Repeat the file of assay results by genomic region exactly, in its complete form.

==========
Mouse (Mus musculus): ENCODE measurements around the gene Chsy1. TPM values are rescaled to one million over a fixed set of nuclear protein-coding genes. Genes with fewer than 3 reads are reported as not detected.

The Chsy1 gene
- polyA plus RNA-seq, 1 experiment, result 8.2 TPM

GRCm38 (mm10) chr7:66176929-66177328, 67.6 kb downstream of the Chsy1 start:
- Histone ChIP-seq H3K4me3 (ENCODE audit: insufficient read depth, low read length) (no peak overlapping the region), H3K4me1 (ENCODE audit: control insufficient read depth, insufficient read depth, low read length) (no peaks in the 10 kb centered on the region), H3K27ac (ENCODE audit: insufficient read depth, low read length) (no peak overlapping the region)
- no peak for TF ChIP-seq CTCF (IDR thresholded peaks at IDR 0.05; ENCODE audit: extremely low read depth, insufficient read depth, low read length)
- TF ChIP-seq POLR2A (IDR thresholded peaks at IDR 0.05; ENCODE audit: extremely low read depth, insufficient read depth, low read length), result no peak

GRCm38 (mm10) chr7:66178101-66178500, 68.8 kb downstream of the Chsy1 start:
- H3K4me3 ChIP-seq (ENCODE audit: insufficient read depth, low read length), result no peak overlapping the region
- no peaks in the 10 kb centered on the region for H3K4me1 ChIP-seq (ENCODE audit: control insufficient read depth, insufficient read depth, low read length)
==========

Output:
Mouse (Mus musculus): ENCODE measurements around the gene Chsy1. TPM values are rescaled to one million over a fixed set of nuclear protein-coding genes. Genes with fewer than 3 reads are reported as not detected.

The Chsy1 gene
- polyA plus RNA-seq, 1 experiment, result 8.2 TPM

GRCm38 (mm10) chr7:66176929-66177328, 67.6 kb downstream of the Chsy1 start:
- Histone ChIP-seq H3K4me3 (ENCODE audit: insufficient read depth, low read length) (no peak overlapping the region), H3K4me1 (ENCODE audit: control insufficient read depth, insufficient read depth, low read length) (no peaks in the 10 kb centered on the region), H3K27ac (ENCODE audit: insufficient read depth, low read length) (no peak overlapping the region)
- no peak for TF ChIP-seq CTCF (IDR thresholded peaks at IDR 0.05; ENCODE audit: extremely low read depth, insufficient read depth, low read length)
- TF ChIP-seq POLR2A (IDR thresholded peaks at IDR 0.05; ENCODE audit: extremely low read depth, insufficient read depth, low read length), result no peak

GRCm38 (mm10) chr7:66178101-66178500, 68.8 kb downstream of the Chsy1 start:
- H3K4me3 ChIP-seq (ENCODE audit: insufficient read depth, low read length), result no peak overlapping the region
- no peaks in the 10 kb centered on the region for H3K4me1 ChIP-seq (ENCODE audit: control insufficient read depth, insufficient read depth, low read length)